'A few springs of holly’: Vita and Harold’s Christmas at Sissinghurst Castle Garden
Vita Sackville-West and Harold Nicolson had a different approach when it came to Christmas, one that mainly featured a 'not so festive' spirit.
From 1930 Sissinghurst Castle Garden was the home of Vita Sackville-West, Harold Nicolson and their sons Benedict and Nigel. For this family, Christmas was not a time for grand celebrations with feasting and elaborate decorations. It was a peaceful opportunity for uninterrupted writing, reading by the fire and time spent as a family. In January 1953 Vita wrote affectionately to Harold about the ‘ease we all found together over Christmas’ and that her ‘only sorrow, and it is a deep one’ was ‘Nigel’s appalling hair cut’.
These were taken from Vita and Harold's letters and diaries, which shine some light on their thoughts about the festive holidays.
" Harold and I will be alone (which we like) and I suppose someone will stick up a few sprigs of holly in the dining room; otherwise it will be just like any other day. "
" There is one thing we lack as a family, and that is social gaiety . . . The result is that we do not enjoy cocktail parties and make such an effort not to show our displeasure that we become taut, strained, absurd and unreal. Now the one thing we are not is unreal. So I hate Christmas, and I wish David’s royal city had never been celebrated in vermouth and gin."
Vita’s Christmas Lists
There was one Christmas tradition that Vita Sackville-West embraced- gift giving. She kept notebooks running from 1930 to 1961 with careful lists of gifts to buy and cards to be sent which are now in the National Trust’s collection. Vita’s Christmas lists offer a glimpse of the people who looked after the everyday running of the house and garden at Sissinghurst such as Mrs Staples (the cook), Jack Vass (the gardener) or Copper (the chauffer and handyman).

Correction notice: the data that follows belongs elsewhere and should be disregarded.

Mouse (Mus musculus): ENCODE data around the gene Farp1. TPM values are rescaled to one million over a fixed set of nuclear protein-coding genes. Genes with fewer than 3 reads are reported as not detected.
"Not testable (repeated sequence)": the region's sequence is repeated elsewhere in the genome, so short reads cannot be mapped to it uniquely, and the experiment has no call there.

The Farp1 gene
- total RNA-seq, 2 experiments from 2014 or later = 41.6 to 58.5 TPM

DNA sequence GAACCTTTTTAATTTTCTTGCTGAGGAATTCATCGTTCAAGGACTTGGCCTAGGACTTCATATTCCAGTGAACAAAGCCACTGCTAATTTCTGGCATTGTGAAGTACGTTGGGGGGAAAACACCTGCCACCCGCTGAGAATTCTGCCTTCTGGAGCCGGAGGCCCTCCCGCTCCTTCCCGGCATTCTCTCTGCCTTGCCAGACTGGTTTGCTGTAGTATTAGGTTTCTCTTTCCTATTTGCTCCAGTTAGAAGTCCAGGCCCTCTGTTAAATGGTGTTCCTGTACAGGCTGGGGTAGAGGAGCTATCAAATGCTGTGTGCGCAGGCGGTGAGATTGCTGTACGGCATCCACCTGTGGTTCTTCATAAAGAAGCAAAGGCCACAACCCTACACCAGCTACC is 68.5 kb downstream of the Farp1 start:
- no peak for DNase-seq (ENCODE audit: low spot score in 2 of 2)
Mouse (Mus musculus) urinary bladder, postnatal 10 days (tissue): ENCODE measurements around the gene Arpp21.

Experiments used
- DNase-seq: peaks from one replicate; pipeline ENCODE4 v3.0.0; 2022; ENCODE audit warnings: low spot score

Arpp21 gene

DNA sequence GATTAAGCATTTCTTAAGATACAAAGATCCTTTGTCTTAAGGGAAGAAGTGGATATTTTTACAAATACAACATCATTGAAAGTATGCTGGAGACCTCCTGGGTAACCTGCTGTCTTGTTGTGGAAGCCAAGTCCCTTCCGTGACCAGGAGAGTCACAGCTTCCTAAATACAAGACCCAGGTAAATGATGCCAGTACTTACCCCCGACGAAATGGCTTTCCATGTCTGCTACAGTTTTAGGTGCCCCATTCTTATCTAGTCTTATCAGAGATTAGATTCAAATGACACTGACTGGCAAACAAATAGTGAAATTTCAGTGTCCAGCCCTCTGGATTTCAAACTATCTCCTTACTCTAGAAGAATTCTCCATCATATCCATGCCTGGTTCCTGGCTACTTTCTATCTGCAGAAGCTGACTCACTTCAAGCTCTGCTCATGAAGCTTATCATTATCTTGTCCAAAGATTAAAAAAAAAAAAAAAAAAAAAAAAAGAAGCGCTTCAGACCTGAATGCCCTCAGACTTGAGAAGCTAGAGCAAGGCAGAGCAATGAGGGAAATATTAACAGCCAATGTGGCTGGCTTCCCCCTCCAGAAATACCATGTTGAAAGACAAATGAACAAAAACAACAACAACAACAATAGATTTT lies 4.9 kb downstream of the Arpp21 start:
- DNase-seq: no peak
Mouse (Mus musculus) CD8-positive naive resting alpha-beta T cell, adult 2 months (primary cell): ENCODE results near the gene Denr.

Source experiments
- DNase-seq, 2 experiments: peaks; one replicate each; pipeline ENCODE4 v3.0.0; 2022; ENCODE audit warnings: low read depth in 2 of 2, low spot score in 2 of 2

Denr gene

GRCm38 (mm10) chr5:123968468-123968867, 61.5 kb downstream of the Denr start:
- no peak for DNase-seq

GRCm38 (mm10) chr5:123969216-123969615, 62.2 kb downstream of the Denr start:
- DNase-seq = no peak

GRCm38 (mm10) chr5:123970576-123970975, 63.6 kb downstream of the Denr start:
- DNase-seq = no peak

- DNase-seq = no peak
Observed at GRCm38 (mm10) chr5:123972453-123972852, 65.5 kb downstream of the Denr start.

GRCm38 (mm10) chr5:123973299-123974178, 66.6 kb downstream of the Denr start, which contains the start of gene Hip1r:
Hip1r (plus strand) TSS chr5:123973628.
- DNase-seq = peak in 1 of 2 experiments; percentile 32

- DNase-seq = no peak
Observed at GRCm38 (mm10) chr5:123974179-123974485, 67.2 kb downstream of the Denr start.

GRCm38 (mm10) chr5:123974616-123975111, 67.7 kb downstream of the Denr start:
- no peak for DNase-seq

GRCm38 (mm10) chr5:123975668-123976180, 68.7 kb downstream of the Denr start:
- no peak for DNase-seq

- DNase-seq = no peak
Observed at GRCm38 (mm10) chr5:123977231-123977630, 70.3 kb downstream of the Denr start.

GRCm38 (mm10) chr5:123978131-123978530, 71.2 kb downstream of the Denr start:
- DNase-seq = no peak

Harold Nicolson did not keep such detailed lists of gifts given but in his diary entry for 25th December 1951 he recounts an unsuccessful gift exchange:
‘We give each other Christmas presents. I give Viti [Vita] some bath towels (which I like but she doesn’t), some sherry glasses (which she doesn’t like either), a flag (for the tower) (which she would have had to get in any case) and a new edition of ‘Larousse’ (which she hates). Not a successful gift ceremony.’
As Christmas was usually a quiet and low-key event for Vita and Harold there are few sources of information about how they spent the 25th December. However Sissinghurst is lucky that Vita’s gift lists survived as they show both her generosity and sense of duty to family and friends.
Festivities at Sissinghurst
‘Thank goodness Christmas is over. We managed to be fairly quiet, but our neighbours will give cocktail parties, which we both loathe but are more or less obliged to attend once a year.’
Vita Sackville-West writing to her friend Andrew Leiber, 1953
Christmas food and drink were not met with much enthusiasm by Vita and Harold at Sissinghurst. In a radio broadcast on the 5th December 1930 Harold described turkey as ‘a somewhat stringy bird’ and said that ‘plum pudding… tastes much the same as it tasted in 1929 and as it will taste again in 1931’.
Despite their dislike of festivities, Christmas was often a rare moment of togetherness. Harold often worked away in London during the week and their sons Benedict and Nigel went to boarding school before beginning their own lives and careers. Harold described Christmas in 1946 as ‘So quiet, so busy, so useful’ and hoped that his sons, aged 29 and 32, appreciated returning to a ‘comfortable home, admiring parents, and an opportunity to work without interruption.’
Winter in the Garden
Vita and Harold admitted that Sissinghurst was not a home well designed for winter and they braved the cold, dark and rain each time they crossed the garden. They met the winter months with cheerful resolve and looked for beauty amongst the bleakness. Vita wrote about blue, yellow and green parakeets in her aviary set against a fresh snowfall – ‘No painter but Van Gogh could have splashed them onto canvas’.
The calm quiet of winter is a perfect time to see the structural framework of the garden. Harold Nicolson’s design for the garden is both clever and thoughtful. Working within the awkward angles of Sissinghurst’s ruined Elizabethan manor house Harold achieved intimate garden rooms linked by grand vistas. Today Sissinghurst’s gardeners still use Harold’s method of stakes, string and a tape measure to keep the hedges on course.